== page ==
060 RCI 0417

RCI April 2017

Small roofs – where reputation can The private residential sector presents be built or ruined many opportunities for small flat roofing companies but it also has its challenges. On the one hand, risk is spread across many customers so cash flow should be reasonably stable; there is potential added value in replacement rainwater goods, roofline and perhaps insulation upgrade during refurbishment. But the customer requirement may be difficult to agree; it may change and dispute or withheld payment is never far away. Margins may soon be eroded by the administrative cost of a long trail of communication before and after the job, plus the burden of supervision of multiple gangs. One of the reasons things can go wrong is weak specification. Specification It’s simple; unless you define exactly what you propose to do, how you propose to do it and how the result will perform, you may be challenged for delivering what was not expected. Customer specification tends to be weak in this sector. Calls to SPRA Technical Helpline show that many private customers, especially those with the time to do their homework, are very savvy about products and warranties. They will research manufacturers and then ask “which would you choose: product A or product B?” to which the 060 APRIL 2017 RCIMAG.COM By Jim Hooker, SPRA technical director EPDM single ply: durable and cost effective, in the right hands reply is always “Here is a list of questions about your particular roof for you to ask the manufacturer. When you’ve got the answers, make an informed choice”. They might include colour, appearance, certificated service life, terms of warranty and the quality of product training. But many customers are not so thorough. They are frightened of building works, have low expectations of flat roofing and are tempted by lowest cost. These are the clients who unwittingly allow roofing companies to operate at the margins, without proper standards. How can SPRA help? Last year, the SPRA Homeowner Guide ‘Single ply roofing – a secure roof for your home’ was published. This freely downloadable 13-page guide gives concise information on roofing systems, lists design options and includes a vitally important quotation checklist. It also advises on selection. Selection There are effectively two ways to procure a new or refurbished roof covering. You can: – Find several contractors, ask them for quotes and select one. – You can choose a product, obtain a list of installers for quotations and select one. The first forces comparison between ‘apples and pears’ because each quote will be based on a different solution and the performance of each may differ. It will encourage a race to the bottom by those quoting and risk acceptance of the lowest quote without certainty as to what will be provided. The second will allow genuine comparison, but unless the manufacturer’s accreditations are researched, it could be a leap of faith and may be more expensive. Action by SPRA: Over the past three years, SPRA has increased its membrane suppliers to sixteen, including the US and Scandinavian EPDM manufacturers with the result that SPRA is truly representative of the single ply industry. However, some SPRA members have traditionally had a route to the householder market which involves merchants and franchises, allowing purchase arrangements that would not comply fully with the SPRA supply chain requirements. Recognising this reality, SPRA established a ‘Small Roofs Task Group’ in 2015 to see how a combination of ‘marginal gain’ policies could improve quality control and ultimately secure the reputation of single ply membrane in the private domestic sector. The skills base It’s a fact: SPRA has some contractor members which serve the private residential market, NFRC has many, but our combined strength does not reach the hundreds – probably thousands – who are in neither. Many will lack full off-site product training, will operate in the cash economy and be absent from manufacturers’ databases or CSCS SPRA MATTERS Above: Small roofs demand disproportionate quality control. Right: BCP-accredited training: The industry benchmark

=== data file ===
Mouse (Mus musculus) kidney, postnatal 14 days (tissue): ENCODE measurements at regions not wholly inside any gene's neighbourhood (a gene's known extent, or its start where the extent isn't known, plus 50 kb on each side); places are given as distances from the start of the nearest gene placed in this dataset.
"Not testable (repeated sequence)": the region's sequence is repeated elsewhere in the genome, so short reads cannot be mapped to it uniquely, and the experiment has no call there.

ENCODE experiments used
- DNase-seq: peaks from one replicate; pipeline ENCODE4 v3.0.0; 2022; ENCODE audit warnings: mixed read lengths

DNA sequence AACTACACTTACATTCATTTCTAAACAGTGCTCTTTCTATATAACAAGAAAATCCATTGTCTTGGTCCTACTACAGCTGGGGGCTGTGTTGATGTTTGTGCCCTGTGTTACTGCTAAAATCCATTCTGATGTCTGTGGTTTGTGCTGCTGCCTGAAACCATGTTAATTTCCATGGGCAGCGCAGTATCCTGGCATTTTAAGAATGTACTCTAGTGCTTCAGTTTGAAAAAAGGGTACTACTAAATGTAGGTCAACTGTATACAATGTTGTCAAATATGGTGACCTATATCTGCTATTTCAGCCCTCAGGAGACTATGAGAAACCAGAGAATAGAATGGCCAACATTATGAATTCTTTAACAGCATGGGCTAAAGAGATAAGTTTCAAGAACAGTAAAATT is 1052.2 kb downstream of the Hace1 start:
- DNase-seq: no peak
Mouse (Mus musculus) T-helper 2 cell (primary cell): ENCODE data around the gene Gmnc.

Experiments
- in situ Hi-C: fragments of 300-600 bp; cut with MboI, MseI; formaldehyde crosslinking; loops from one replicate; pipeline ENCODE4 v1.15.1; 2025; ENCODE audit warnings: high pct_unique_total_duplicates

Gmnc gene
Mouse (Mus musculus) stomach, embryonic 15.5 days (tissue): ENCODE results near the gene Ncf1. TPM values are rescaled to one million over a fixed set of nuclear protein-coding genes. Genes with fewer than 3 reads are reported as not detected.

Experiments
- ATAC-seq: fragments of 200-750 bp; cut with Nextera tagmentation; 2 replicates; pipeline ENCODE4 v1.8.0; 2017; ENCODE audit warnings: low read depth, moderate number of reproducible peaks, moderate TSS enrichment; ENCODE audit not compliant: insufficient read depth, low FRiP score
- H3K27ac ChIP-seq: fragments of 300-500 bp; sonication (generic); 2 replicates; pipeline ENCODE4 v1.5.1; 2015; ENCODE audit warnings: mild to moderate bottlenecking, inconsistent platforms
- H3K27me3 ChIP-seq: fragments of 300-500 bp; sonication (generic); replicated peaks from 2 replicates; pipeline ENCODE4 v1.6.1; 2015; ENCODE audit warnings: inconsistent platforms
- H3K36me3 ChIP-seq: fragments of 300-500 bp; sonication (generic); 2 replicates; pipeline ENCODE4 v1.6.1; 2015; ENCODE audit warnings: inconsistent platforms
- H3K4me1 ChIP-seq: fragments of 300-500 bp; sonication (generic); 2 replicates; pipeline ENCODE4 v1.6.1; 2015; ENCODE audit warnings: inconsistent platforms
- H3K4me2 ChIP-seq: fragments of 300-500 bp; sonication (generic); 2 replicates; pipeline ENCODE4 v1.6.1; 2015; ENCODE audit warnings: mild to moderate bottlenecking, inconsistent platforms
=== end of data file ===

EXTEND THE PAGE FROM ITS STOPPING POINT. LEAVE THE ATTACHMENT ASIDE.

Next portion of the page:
RCI April 2017
To see the actual publication please follow the link above